Another architectural breakthrough at Chartres was a resolution to the problem of how to arrange attached columns or shafts around a pier in a way that worked aesthetically – but which also satisfied the desire for structural logic that characterised French high gothic. The nave at Chartres features alternating round and octagonal solid cored piers, each of which has four attached half-columns at the cardinal points, two of which (on the east-west axis) support the arches of the arcade, one acts as the springing for the aisle vault and one supports the cluster of shafts that rise through the triforium and clerestory to support the high-vault ribs. This pier design, known as pilier cantonné was to prove highly influential and subsequently featured in a number of other high gothic churches.
Although the sculpture on the portals at Chartres is generally of a high standard, the various carved elements inside, such as the capitals and string courses, are relatively poorly finished (when compared for example with those at Reims or Soissons) – the reason is simply that the portals were carved from the finest Parisian limestone, or ' 'calcaire' ', while the internal capitals were carved from the local "Berchères stone", that is hard to work and can be brittle.
Perhaps the most distinctive feature of Chartres Cathedral is the extent to which architectural structure has been adapted to meet the needs of stained glass. The use of a three-part elevation with external buttressing allowed for far larger windows than earlier designs, particularly at the clerestory level. Most cathedrals of the period had a mixture of windows containing plain or grisaille glass and windows containing dense stained glass panels, with the result that the brightness of the former tended to diminish the impact and legibility of the latter. At Chartres, nearly all of the 176 windows were filled with equally dense stained glass, creating a relatively dark but richly coloured interior in which the light filtering through the myriad narrative and symbolic windows was the main source of illumination.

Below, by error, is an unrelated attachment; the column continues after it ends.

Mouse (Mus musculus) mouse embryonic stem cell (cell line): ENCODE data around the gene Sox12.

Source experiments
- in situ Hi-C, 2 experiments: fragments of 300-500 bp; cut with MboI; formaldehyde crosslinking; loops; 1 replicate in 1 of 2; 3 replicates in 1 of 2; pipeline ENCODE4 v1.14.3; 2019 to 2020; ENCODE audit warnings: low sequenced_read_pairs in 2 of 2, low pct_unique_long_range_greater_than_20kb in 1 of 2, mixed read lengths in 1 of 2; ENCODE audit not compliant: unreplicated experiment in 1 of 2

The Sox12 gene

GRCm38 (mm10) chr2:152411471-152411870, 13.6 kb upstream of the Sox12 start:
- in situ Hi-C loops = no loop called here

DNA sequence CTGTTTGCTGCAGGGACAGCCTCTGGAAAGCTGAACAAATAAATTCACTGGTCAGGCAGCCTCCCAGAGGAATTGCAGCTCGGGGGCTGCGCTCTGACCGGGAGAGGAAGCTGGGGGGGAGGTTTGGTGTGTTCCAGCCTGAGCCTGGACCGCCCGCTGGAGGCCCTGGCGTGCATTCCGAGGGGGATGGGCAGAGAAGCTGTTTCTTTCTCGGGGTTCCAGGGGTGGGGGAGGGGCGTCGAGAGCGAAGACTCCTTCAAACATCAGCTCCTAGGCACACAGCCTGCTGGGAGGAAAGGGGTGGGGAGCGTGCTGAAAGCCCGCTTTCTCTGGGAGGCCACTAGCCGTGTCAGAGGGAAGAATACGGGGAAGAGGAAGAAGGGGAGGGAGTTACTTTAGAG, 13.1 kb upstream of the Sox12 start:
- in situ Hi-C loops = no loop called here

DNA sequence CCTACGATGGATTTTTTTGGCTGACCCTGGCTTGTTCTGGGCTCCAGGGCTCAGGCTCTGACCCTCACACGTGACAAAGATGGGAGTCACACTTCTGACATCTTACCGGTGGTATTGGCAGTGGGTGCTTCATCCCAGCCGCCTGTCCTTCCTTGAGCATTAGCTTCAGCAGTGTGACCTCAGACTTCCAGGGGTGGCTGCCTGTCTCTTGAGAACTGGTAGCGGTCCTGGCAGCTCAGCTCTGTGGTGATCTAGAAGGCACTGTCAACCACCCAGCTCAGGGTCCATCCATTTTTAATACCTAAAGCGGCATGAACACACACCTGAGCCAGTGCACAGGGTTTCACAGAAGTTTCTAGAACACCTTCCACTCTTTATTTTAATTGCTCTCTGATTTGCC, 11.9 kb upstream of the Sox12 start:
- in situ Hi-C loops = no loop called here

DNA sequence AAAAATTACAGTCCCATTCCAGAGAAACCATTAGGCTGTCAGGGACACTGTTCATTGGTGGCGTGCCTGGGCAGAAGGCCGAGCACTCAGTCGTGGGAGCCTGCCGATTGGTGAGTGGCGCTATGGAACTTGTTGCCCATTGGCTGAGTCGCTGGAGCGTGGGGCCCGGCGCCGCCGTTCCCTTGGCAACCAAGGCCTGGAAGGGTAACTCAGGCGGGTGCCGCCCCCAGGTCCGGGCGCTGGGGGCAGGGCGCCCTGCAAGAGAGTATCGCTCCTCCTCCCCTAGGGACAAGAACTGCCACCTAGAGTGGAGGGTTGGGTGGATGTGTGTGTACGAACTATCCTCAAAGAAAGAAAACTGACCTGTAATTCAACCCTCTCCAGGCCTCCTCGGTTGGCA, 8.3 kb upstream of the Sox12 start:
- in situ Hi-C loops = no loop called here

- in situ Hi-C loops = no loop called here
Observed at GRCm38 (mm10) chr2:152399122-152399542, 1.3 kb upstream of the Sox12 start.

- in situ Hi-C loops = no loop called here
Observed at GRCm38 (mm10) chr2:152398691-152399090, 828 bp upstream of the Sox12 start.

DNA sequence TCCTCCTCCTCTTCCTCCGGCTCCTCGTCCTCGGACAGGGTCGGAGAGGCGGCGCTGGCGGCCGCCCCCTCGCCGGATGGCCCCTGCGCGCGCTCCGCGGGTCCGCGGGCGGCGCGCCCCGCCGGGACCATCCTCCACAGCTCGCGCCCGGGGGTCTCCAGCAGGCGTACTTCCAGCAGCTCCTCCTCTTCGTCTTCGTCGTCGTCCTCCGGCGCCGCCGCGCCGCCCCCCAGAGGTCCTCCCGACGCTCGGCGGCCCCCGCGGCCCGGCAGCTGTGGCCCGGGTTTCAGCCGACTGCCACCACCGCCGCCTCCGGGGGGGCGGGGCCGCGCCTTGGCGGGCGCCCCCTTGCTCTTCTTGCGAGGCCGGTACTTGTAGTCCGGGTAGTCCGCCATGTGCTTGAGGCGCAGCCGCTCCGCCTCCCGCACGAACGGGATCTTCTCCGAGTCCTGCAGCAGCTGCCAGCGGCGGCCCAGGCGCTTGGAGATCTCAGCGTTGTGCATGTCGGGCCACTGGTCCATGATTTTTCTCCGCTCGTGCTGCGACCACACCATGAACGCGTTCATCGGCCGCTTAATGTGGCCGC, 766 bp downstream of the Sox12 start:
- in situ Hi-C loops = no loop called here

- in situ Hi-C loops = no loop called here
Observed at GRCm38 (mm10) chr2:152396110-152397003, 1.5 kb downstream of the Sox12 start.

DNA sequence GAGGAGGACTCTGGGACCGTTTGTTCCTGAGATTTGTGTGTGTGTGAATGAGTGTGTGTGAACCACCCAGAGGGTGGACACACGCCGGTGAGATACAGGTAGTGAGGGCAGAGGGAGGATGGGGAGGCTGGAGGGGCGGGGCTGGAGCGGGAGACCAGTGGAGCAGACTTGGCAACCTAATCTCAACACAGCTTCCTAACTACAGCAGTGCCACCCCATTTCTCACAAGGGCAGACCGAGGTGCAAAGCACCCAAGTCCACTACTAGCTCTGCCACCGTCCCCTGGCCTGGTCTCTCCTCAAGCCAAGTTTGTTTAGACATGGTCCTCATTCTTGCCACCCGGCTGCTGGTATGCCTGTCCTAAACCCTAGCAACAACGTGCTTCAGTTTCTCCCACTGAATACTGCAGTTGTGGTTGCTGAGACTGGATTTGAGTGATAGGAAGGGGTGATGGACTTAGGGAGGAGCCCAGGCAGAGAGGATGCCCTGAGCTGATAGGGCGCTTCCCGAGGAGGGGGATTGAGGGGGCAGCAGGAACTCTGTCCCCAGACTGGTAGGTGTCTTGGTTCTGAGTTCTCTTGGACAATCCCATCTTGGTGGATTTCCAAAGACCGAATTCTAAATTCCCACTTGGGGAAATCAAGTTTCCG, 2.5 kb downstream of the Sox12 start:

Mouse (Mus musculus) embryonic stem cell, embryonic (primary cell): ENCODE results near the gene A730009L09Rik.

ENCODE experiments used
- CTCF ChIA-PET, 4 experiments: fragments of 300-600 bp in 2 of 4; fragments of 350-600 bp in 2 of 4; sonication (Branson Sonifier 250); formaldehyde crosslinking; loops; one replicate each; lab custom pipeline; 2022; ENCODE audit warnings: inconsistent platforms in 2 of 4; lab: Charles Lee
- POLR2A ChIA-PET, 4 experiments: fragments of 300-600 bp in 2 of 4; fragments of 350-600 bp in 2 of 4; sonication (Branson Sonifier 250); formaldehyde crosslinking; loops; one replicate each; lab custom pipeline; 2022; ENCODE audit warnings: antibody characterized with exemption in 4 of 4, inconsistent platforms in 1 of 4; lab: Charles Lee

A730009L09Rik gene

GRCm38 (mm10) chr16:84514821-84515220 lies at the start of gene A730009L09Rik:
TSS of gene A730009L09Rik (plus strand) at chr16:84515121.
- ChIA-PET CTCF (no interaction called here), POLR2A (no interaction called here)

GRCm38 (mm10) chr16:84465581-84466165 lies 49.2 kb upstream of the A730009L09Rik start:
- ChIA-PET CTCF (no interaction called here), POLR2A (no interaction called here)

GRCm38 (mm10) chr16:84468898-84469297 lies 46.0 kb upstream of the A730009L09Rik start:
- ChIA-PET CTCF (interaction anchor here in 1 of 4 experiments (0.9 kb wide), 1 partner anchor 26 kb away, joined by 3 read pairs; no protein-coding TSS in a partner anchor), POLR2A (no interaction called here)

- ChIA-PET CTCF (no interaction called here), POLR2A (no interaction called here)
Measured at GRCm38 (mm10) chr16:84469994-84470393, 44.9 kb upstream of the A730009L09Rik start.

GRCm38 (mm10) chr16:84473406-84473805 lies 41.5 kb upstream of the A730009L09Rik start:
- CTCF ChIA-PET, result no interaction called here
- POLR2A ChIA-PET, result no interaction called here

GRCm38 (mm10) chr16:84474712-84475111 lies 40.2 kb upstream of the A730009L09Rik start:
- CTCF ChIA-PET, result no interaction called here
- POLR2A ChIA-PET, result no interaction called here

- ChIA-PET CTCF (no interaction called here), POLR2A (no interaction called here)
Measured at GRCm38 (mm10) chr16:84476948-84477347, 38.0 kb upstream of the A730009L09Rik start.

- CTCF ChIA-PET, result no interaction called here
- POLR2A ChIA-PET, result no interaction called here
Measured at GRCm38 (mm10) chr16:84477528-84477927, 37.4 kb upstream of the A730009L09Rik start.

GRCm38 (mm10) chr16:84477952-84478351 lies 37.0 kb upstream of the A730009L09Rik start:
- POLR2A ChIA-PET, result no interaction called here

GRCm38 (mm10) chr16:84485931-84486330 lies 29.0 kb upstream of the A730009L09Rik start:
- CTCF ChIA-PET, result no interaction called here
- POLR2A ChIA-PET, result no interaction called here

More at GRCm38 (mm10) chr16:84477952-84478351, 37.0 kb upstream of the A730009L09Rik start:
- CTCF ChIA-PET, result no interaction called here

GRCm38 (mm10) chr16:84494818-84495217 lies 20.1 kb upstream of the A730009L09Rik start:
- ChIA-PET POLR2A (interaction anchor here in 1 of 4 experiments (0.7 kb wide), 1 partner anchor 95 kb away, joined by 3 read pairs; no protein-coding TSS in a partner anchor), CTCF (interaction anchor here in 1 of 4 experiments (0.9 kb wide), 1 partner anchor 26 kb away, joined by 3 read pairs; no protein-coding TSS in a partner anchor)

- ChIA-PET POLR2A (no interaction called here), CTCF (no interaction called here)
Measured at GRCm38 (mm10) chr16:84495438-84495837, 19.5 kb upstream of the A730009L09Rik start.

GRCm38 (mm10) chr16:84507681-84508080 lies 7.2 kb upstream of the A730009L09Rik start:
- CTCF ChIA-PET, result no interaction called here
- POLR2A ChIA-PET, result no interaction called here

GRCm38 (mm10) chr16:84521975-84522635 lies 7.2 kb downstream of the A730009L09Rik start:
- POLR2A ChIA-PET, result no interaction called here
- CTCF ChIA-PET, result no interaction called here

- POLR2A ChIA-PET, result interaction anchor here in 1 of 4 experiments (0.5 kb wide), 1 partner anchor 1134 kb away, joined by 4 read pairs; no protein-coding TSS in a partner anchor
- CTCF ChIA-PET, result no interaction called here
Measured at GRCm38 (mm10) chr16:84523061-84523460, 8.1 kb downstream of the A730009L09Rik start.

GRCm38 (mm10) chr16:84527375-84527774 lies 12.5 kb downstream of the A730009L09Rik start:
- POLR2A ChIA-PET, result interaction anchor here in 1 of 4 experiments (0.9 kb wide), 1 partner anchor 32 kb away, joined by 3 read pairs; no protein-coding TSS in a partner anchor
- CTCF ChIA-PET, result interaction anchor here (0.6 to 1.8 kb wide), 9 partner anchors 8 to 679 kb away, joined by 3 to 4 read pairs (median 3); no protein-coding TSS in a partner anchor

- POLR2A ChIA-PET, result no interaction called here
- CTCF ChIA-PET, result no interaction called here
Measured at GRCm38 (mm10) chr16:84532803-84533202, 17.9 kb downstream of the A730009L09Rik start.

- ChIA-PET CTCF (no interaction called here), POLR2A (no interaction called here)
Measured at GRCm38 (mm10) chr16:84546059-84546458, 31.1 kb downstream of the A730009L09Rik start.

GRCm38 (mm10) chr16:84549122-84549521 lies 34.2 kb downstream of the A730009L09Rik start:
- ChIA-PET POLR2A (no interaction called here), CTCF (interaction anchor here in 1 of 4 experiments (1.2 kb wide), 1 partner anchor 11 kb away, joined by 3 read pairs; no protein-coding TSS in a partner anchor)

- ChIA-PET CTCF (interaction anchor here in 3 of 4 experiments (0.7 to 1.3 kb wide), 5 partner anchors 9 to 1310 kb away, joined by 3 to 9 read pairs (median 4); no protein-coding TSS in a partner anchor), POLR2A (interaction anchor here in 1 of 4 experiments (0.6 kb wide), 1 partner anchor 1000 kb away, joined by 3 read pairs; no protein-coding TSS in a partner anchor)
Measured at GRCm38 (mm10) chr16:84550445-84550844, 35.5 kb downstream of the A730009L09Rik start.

The majority of the windows now visible at Chartres were made and installed between 1205 and 1240, but four lancets preserve panels of Romanesque glass from the 12th century which survived the fire of 1195. Three of these are located beneath the rose in the west façade: the Passion window to the south, the Infancy of Christ in the centre and a Tree of Jesse to the north. All three of these windows were originally made around 1145 but were restored in the early 13th century and again in the 19th.
The other 12th-century window, perhaps the most famous at Chartres, is the so-called « Notre-Dame de la Belle-Verrière », found in the first bay of the choir after the south transept. This window is actually a composite; the upper part, showing the Virgin and child surrounded by adoring angels, dates from around 1180 and was probably positioned at the centre of the apse in the earlier building. The Virgin is depicted wearing a blue robe and sitting in a frontal pose on a throne, with the Christ Child seated on her lap raising his hand in blessing. This composition, known as the Sedes sapientia ('Throne of Wisdom'), which also appears on the Portail royal, is based on the famous cult figure kept in the crypt. The lower part of the window, showing scenes from the Infancy of Christ, dates from the main glazing campaign around 1225.
Each bay of the aisles and the choir ambulatory contains one large lancet window, most of them roughly 8.1m high by 2.2m wide. The subjects depicted in these windows, made between 1205 and 1235, include stories from the Old and New Testament and the Lives of the Saints as well as typological cycles and symbolic images such as the signs of the zodiac and labours of the months, or the Good Samaritan parable. Most windows are made up of around 25–30 individual panels showing distinct episodes within the narrative; only « Notre-Dame de la Belle-Verrière » includes a larger image made up of multiple panels.